These are vivid, visceral poems about coming of age in a place 'where the Ferris Wheel / was the tallest thing in the valley, ' where a boy would learn 'to fire a shotgun at nine and wring a chicken's neck / with one hand by twirling the bird and whipping it straight like a towel.' . . . In spite of such hardscrabble cruelties"or because of them"there is also a real tenderness in these poems, the revelations of bliss driving along an empty highway 'like opening a heavy book, / letting the pages feather themselves and finding a dried flower.' . . . The poet has a gift for rendering his world in cinematic images. . . . In short, these poems are the stuff of life itself, ugly and beautiful, wherever or whenever we happen to live it. "Martin Espada.
About the Author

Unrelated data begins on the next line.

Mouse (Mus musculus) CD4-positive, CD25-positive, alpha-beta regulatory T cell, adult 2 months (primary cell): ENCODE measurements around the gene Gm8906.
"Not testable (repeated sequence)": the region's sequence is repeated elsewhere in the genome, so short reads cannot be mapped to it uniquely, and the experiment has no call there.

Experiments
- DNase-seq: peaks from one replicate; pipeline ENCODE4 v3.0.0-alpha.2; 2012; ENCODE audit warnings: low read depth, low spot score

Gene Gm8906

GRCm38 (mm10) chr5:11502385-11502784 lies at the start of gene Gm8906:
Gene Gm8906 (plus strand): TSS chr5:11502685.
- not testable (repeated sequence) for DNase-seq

Oliver de la Paz is the author of two previous collections of poetry, Names Above Houses and Furious Lullaby, published by Southern Illinois University Press. He is the co-chair of the advisory board for Kundiman. A recipient of a GAP grant from the Artist Trust of Washington and a New York Foundation for the Arts Fellowship, his work has appeared in anthologies such as Asian American Poetry: The Next Generation and Language for a New Century: Contemporary Poetry from the Middle East, Asia, and Beyond, as well as in journals such as the Virginia Quarterly Review, Diode, Crab Orchard Review, Chattahoochee Review, and Hayden's Ferry Review. He teaches creative writing and literature at Western Washington University in Bellingham, Washington.